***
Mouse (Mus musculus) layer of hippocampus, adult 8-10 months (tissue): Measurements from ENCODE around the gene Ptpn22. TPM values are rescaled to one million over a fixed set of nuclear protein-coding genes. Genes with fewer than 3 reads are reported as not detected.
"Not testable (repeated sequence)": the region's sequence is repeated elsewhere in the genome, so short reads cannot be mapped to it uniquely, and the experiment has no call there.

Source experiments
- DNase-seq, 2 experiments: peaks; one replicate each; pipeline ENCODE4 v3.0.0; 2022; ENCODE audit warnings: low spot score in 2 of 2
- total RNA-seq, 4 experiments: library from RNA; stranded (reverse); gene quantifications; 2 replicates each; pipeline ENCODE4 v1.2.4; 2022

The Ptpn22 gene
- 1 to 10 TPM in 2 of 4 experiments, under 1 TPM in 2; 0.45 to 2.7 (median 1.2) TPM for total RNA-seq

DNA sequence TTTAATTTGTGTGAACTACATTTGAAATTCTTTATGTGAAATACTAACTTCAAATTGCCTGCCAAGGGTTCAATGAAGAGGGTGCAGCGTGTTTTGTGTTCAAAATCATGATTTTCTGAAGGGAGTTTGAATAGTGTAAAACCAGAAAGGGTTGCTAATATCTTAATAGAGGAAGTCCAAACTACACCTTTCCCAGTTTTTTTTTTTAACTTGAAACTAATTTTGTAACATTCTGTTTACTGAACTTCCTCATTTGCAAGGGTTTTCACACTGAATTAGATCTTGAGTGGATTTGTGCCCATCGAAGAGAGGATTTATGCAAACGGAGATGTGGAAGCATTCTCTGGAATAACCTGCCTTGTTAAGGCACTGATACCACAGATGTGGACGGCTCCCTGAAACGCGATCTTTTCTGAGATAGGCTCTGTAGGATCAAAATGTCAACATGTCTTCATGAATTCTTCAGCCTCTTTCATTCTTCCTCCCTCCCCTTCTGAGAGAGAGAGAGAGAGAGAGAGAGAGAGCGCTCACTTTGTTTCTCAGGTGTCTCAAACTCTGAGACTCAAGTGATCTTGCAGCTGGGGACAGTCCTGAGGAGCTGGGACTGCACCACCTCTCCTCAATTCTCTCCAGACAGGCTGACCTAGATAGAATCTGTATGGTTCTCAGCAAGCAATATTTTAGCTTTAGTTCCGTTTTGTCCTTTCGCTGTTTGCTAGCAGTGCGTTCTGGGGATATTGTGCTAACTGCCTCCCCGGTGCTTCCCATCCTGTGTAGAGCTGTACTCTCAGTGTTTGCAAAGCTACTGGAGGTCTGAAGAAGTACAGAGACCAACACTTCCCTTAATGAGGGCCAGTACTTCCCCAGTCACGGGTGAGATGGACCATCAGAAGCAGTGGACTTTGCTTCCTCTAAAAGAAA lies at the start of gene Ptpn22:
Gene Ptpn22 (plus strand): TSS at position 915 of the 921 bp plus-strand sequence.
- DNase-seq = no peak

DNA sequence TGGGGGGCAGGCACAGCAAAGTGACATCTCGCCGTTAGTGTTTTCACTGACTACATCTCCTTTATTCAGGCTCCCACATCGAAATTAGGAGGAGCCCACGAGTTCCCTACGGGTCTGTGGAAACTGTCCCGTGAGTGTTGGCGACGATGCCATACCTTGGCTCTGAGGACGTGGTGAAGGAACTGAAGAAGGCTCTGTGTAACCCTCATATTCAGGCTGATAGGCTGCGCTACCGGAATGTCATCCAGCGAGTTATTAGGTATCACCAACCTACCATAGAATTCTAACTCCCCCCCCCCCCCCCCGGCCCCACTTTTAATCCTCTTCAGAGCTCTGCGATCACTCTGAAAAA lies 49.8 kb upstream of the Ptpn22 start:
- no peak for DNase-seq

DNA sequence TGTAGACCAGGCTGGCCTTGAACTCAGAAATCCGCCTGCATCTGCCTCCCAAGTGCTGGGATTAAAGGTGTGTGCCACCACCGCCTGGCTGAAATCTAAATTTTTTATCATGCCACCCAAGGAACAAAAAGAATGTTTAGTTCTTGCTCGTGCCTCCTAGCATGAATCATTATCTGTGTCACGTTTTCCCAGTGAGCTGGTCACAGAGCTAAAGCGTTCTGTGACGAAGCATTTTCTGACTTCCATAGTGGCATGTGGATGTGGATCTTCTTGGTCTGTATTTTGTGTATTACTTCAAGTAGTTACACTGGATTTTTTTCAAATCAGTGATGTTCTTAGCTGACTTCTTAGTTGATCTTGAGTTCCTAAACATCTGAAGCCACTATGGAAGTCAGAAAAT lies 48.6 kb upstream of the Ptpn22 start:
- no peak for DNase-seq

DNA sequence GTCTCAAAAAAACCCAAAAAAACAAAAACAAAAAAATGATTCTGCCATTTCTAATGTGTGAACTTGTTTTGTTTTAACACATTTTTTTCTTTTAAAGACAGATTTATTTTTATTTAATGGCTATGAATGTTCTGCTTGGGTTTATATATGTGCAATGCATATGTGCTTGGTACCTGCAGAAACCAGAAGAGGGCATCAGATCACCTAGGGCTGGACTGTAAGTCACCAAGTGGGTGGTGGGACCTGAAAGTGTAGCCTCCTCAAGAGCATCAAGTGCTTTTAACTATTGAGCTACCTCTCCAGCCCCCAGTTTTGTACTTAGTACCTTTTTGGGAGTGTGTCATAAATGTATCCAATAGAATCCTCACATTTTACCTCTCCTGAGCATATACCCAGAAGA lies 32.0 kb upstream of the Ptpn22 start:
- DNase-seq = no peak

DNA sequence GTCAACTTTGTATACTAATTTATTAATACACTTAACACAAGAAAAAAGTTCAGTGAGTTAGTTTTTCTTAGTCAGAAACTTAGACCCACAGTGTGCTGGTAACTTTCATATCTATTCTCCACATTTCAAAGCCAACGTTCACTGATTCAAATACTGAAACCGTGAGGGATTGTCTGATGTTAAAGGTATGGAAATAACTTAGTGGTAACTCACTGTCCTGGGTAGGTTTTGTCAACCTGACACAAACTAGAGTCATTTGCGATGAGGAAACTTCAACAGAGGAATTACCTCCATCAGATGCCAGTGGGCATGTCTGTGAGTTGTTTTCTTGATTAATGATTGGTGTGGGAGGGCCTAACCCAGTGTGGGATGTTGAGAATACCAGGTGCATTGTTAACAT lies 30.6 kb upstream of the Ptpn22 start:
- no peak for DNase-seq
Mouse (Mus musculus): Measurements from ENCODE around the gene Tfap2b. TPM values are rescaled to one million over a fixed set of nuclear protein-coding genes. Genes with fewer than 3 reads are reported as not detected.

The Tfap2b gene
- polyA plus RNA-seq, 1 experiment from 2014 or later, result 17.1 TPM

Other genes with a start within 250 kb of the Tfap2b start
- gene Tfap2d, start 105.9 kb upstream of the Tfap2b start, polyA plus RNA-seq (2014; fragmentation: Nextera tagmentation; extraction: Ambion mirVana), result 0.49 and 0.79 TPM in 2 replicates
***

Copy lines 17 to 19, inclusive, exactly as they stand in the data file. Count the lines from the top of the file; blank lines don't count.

DNA sequence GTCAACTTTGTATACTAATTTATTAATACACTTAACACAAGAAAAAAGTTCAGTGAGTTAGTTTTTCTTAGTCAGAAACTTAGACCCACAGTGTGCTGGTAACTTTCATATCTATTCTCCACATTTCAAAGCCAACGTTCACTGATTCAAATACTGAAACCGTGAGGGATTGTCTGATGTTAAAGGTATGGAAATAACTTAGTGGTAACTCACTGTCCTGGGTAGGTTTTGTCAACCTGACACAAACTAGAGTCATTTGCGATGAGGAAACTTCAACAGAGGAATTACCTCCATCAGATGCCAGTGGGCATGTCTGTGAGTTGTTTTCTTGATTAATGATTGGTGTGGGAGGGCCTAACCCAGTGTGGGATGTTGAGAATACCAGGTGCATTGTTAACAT lies 30.6 kb upstream of the Ptpn22 start:
- no peak for DNase-seq
Mouse (Mus musculus): Measurements from ENCODE around the gene Tfap2b. TPM values are rescaled to one million over a fixed set of nuclear protein-coding genes. Genes with fewer than 3 reads are reported as not detected.